The examination in Italian is this morning. 490,000 eighteen-year olds have six hours to: analyse and comment on a set text; or write a journalistic-style consideration of a given current topic; or write an essay on a historical given subject; or write an essay chosen on a general subject offered by the examiners [this last is for the truly desperate who can't form an opinion or summon any knowledge of the other questions, ed.]
Six hours. That demands clarity, understanding, organisation of material and of thought, relevance of reference and quotation, elegance of expression... Gosh.
The set text is Italo Calvino's "Il sentiero dei nidi di ragno" (1947) - not an easy work to assess considering Calvino's limpid simplicity in writing which is so sophisticated; offering a young boy's view of an adult world at (second world) war (and a boy in such circumstances) it is distant from any 2015 experience as well.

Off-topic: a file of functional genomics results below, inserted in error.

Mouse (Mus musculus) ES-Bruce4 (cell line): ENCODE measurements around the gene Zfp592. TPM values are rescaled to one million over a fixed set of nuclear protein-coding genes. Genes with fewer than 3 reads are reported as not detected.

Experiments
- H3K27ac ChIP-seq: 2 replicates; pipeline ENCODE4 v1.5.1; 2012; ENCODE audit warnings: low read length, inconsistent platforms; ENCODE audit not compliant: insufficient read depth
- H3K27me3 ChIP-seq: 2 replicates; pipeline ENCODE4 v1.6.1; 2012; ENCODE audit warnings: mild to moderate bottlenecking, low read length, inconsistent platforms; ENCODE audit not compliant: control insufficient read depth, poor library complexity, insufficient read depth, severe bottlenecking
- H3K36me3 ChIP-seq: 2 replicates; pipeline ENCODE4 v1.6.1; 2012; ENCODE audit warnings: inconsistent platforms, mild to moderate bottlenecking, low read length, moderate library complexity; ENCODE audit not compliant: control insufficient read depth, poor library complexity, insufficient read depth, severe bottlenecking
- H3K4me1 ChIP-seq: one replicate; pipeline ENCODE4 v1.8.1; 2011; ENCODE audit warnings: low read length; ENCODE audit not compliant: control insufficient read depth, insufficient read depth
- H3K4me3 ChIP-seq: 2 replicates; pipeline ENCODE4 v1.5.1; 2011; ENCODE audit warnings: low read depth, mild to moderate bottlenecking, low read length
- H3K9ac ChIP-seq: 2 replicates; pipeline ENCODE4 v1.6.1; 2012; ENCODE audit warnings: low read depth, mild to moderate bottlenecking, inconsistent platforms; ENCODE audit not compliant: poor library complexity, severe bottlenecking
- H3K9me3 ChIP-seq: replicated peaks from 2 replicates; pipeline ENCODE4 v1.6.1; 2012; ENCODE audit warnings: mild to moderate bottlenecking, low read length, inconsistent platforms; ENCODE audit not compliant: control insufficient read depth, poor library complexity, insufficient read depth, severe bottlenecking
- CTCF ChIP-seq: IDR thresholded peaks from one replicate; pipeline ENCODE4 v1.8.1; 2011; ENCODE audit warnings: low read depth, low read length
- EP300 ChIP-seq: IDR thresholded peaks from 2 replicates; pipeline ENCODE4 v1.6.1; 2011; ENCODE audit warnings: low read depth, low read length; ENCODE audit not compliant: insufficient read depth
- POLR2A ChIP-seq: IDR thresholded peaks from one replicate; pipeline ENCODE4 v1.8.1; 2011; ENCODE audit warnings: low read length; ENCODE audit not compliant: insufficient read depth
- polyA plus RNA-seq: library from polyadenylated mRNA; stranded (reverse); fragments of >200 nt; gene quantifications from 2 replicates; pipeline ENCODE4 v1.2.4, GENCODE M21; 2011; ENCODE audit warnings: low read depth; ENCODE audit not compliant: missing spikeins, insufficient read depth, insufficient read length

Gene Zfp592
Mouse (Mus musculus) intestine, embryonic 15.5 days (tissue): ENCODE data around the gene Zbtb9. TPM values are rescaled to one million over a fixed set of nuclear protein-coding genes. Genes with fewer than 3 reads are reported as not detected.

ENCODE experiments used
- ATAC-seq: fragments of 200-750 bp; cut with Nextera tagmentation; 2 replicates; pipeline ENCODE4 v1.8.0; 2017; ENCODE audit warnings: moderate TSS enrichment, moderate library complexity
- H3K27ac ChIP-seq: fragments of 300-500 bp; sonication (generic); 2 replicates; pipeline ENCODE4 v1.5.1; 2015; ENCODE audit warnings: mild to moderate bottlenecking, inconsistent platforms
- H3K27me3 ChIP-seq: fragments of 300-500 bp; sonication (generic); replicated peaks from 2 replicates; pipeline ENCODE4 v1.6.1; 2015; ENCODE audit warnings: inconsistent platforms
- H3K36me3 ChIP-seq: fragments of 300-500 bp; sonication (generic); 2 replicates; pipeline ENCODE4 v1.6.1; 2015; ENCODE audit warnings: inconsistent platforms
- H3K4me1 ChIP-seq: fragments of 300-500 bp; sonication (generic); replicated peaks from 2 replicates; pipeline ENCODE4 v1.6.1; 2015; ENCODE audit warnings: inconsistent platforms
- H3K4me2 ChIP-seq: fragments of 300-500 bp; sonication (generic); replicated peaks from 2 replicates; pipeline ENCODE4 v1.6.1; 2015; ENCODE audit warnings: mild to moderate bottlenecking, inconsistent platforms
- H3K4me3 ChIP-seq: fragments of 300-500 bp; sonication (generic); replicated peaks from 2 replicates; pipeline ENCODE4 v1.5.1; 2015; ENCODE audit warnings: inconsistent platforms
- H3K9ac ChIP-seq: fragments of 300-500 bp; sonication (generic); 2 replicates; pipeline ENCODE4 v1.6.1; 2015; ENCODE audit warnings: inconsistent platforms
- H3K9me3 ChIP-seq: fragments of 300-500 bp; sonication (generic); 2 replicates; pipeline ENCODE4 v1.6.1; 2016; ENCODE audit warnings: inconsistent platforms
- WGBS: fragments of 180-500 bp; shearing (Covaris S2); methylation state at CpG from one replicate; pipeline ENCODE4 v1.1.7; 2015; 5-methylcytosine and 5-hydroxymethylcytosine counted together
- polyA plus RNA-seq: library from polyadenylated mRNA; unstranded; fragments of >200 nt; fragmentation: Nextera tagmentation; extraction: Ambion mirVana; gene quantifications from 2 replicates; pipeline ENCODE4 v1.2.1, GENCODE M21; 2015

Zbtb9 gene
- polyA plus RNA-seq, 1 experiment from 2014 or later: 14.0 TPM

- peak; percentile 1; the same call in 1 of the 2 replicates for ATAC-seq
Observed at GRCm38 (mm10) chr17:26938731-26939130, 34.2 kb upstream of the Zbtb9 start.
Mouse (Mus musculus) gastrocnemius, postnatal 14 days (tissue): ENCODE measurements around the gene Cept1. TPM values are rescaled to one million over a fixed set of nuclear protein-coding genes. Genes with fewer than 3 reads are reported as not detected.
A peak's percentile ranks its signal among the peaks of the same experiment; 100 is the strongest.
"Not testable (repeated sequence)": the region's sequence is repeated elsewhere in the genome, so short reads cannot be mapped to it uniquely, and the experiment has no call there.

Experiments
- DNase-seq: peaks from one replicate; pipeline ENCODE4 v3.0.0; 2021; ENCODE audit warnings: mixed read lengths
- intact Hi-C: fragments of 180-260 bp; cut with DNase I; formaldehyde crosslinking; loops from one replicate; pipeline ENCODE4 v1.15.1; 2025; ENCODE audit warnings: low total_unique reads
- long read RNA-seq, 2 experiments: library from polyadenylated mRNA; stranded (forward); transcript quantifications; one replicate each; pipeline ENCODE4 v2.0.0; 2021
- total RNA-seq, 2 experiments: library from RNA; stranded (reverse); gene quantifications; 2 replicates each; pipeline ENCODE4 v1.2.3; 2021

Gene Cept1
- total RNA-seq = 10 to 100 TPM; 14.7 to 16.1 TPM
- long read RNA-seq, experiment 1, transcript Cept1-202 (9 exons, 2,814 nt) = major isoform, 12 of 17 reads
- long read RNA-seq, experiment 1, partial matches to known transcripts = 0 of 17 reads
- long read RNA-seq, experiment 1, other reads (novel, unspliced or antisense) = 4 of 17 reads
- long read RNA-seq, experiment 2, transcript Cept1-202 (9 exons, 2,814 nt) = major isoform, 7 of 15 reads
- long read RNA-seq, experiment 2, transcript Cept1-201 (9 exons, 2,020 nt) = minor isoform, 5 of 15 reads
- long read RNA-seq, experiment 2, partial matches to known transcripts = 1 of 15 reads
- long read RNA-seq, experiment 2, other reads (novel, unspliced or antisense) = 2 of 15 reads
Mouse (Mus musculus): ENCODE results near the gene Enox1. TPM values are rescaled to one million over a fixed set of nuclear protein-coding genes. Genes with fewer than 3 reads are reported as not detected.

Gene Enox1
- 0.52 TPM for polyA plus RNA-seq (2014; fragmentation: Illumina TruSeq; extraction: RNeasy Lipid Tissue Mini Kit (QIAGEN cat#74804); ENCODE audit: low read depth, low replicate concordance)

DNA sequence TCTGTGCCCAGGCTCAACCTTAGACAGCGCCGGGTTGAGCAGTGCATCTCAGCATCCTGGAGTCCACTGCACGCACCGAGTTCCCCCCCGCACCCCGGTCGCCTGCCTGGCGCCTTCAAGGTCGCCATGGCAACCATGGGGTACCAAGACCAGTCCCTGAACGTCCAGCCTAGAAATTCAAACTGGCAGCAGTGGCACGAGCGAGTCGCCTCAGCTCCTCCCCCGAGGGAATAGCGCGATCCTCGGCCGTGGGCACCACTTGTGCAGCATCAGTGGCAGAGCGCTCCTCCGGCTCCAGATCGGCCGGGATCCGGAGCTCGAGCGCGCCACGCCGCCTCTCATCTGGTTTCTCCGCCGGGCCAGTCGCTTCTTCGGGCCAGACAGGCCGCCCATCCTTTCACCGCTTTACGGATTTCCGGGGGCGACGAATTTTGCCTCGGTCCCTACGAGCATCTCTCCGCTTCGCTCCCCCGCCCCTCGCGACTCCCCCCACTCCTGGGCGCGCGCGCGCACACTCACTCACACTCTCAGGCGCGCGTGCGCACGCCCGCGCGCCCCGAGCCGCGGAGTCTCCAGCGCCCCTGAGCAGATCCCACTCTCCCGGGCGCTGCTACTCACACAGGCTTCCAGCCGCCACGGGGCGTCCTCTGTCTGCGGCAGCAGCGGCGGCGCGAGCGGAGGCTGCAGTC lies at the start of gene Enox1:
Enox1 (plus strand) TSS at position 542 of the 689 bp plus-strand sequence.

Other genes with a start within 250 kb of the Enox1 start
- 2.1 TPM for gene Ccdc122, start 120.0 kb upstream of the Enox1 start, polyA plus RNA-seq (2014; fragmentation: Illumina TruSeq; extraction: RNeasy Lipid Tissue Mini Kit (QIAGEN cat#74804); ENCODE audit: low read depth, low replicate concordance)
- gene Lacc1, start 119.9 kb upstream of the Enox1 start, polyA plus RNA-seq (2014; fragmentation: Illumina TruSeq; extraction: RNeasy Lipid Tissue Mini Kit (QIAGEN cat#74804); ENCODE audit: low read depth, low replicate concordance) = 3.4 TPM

There are four topics offered for the journalistic piece: 'literature as life experience'; or 'the challenges of the 21st century and citizen's rights and needs in economic and social life'; or 'the Mediterranean geopolitical atlante of Europe'; or 'scientific and technological developments in electronic and information technology that have transformed communication'.
The historical essay asks for a reflection on the [Italian] Resistance.
A quote from Malala Yousafzai on the right to education provides the lead-in for the general essay.
Writing on 'literature as life experience' is easily the safest - and gives the best opportunity to use all those years of study. It might even be fun to write (and the examiners have attached verses from Inferno canto V, out of the kindness of their hearts).